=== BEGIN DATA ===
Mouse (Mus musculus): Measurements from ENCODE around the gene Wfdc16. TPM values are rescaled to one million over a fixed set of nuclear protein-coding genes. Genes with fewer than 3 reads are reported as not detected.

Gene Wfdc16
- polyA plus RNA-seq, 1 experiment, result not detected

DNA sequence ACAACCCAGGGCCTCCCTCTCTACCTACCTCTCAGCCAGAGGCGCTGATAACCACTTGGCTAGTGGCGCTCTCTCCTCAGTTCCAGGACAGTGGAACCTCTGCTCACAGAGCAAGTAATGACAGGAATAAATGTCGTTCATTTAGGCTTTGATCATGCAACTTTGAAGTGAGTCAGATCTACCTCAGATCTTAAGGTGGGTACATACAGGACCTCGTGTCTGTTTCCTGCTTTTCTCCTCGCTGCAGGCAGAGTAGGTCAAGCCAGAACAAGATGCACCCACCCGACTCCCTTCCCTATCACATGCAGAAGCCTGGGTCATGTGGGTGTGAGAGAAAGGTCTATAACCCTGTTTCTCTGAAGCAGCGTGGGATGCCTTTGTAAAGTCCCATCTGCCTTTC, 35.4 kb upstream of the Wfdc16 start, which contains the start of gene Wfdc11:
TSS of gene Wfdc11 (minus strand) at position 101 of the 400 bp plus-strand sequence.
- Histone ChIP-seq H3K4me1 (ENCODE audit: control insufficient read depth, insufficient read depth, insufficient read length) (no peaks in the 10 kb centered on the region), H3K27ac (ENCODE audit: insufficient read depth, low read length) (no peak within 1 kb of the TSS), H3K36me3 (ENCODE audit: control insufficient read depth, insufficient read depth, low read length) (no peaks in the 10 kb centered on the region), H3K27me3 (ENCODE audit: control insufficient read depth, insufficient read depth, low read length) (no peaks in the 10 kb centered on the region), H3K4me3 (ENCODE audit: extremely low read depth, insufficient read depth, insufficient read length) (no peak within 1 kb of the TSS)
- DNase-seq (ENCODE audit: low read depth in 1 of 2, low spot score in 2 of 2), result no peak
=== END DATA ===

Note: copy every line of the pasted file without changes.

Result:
Mouse (Mus musculus): Measurements from ENCODE around the gene Wfdc16. TPM values are rescaled to one million over a fixed set of nuclear protein-coding genes. Genes with fewer than 3 reads are reported as not detected.

Gene Wfdc16
- polyA plus RNA-seq, 1 experiment, result not detected

DNA sequence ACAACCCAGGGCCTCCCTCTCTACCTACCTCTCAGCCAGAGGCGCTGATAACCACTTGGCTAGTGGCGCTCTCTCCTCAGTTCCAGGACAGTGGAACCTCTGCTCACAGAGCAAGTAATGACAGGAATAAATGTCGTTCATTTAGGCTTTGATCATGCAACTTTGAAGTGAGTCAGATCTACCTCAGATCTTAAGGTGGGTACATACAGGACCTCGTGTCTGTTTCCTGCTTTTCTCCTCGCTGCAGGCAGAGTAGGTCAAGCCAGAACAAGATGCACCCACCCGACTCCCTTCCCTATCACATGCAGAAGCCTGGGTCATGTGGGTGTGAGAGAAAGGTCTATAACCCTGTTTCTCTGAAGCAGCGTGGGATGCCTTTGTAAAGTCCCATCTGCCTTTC, 35.4 kb upstream of the Wfdc16 start, which contains the start of gene Wfdc11:
TSS of gene Wfdc11 (minus strand) at position 101 of the 400 bp plus-strand sequence.
- Histone ChIP-seq H3K4me1 (ENCODE audit: control insufficient read depth, insufficient read depth, insufficient read length) (no peaks in the 10 kb centered on the region), H3K27ac (ENCODE audit: insufficient read depth, low read length) (no peak within 1 kb of the TSS), H3K36me3 (ENCODE audit: control insufficient read depth, insufficient read depth, low read length) (no peaks in the 10 kb centered on the region), H3K27me3 (ENCODE audit: control insufficient read depth, insufficient read depth, low read length) (no peaks in the 10 kb centered on the region), H3K4me3 (ENCODE audit: extremely low read depth, insufficient read depth, insufficient read length) (no peak within 1 kb of the TSS)
- DNase-seq (ENCODE audit: low read depth in 1 of 2, low spot score in 2 of 2), result no peak